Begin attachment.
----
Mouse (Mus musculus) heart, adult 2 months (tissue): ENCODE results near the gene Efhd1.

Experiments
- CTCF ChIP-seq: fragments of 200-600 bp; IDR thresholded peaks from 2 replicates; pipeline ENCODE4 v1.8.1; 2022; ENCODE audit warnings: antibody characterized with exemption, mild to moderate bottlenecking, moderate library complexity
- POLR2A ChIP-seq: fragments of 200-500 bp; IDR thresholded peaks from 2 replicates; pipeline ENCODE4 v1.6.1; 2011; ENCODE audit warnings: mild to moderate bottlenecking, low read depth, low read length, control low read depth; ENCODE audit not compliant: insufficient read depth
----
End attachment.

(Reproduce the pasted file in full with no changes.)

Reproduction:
Mouse (Mus musculus) heart, adult 2 months (tissue): ENCODE results near the gene Efhd1.

Experiments
- CTCF ChIP-seq: fragments of 200-600 bp; IDR thresholded peaks from 2 replicates; pipeline ENCODE4 v1.8.1; 2022; ENCODE audit warnings: antibody characterized with exemption, mild to moderate bottlenecking, moderate library complexity
- POLR2A ChIP-seq: fragments of 200-500 bp; IDR thresholded peaks from 2 replicates; pipeline ENCODE4 v1.6.1; 2011; ENCODE audit warnings: mild to moderate bottlenecking, low read depth, low read length, control low read depth; ENCODE audit not compliant: insufficient read depth